Succow Foundation supports regional dialogue on transboundary cooperation in Central Asia

From 28-30 November, the Succow Foundation (MSF) presented its current project activities on transboundary nature conservation in Central Asia at a „Regional Dialogue on Transboundary Conservation in Central Asia“ in Tashkent.

The strategic regional dialogue aimed to enable relevant actors to gain a common understanding of transboundary conservation in Central Asia as a concept, their value for the region, challenges and the opportunities they offer.

The event was organised jointly by the IUCN Regional Office for Eastern Europe and Central Asia (ECARO), the Ministry of Ecology, Environmental Protection and Climate Change of the Republic of Uzbekistan, the Deutsche Gesellschaft für Internationale Zusammenarbeit (GIZ) GmbH, and the World Bank. Around 100 participants from all five Central Asian countries attended the dialogue, including representatives of political institutions, NGOs, academia and international experts.

The Succow Foundation presented its transboundary activities under the two GIZ regional programmes „Integrative and Climate-Sensitive Land Use in Central Asia (ILUCA)“ and „Ecologically Oriented Regional Development in the Aral Sea Region“. These programmes work closely together to support and promote regional transboundary cooperation in protected areas in Central Asia.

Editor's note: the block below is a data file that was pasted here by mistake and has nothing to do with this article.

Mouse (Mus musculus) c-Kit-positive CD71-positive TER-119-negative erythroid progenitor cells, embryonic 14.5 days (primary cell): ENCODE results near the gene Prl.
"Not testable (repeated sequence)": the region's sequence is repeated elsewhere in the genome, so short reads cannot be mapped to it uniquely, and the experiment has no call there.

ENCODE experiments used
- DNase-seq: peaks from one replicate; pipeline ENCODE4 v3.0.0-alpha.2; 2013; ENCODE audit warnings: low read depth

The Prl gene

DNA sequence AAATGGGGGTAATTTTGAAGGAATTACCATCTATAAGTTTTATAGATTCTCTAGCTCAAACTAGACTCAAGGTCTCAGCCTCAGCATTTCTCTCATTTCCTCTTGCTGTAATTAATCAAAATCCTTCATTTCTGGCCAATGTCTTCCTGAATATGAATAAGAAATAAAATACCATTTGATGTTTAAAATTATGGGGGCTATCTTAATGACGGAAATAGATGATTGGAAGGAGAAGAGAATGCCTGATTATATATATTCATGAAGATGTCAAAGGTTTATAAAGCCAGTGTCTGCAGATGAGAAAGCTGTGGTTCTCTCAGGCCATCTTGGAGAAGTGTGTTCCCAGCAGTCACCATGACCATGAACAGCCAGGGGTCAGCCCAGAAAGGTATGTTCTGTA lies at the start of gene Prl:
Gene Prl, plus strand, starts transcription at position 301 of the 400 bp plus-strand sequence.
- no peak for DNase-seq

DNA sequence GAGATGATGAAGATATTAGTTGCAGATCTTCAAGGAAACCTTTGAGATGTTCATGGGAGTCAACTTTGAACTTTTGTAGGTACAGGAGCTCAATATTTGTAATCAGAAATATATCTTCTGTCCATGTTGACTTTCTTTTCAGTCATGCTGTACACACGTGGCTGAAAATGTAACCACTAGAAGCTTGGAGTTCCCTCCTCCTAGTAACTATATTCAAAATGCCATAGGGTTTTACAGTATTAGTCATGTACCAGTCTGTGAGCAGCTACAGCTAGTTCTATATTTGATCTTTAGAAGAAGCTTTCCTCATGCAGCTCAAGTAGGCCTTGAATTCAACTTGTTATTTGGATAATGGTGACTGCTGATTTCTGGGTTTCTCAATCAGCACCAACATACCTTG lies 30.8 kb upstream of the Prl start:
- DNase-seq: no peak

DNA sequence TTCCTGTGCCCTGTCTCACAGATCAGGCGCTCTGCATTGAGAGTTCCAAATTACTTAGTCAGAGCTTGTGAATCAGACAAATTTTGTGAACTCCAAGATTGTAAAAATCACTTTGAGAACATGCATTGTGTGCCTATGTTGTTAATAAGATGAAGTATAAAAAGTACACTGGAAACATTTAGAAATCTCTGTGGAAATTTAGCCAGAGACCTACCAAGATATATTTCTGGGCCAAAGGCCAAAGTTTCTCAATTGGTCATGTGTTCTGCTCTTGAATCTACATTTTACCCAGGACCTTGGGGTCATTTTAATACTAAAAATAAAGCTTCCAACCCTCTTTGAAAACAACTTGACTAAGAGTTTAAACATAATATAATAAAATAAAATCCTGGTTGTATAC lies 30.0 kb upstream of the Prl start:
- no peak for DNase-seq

In the Zarafshan Valley between Uzbekistan and Tajikistan, the MSF supports the transboundary conservation of the ecologically valuable Tugai forests along the Zarafshan River. A standardized monitoring concept is being developed for the valley, the management capacities of the two protected areas in Uzbekistan and Tajikistan are being strengthened and concepts for cross-border tourism are being developed.

In Southern Ustyurt, a high plateau in the border triangle between Kazakhstan, Turkmenistan, and Uzbekistan, the MSF has improved biodiversity monitoring in order to analyze the impact of border fences on the migration and movement of ungulates. To this end, 20 camera traps were set up at the border in the Southern Ustyurt National Park in Uzbekistan. Thanks to the introduction of SMART in the protected areas Southern Ustyurt and Saigachy, rangers can now patrol the protected areas with digital support, record illegal activities and document sightings and traces of wildlife.

The cross-border project activities were strongly supported by the participants in the dialogue. Ideas were developed to intensify cooperation and extend it to other regions. The MSF is looking forward to further cooperation.

Snippets of the Regional Dialogue on Transboundary Conservation in Central Asia (Video © Ministry of Ecology, Environmental Protection and Climate Change of Uzbekistan)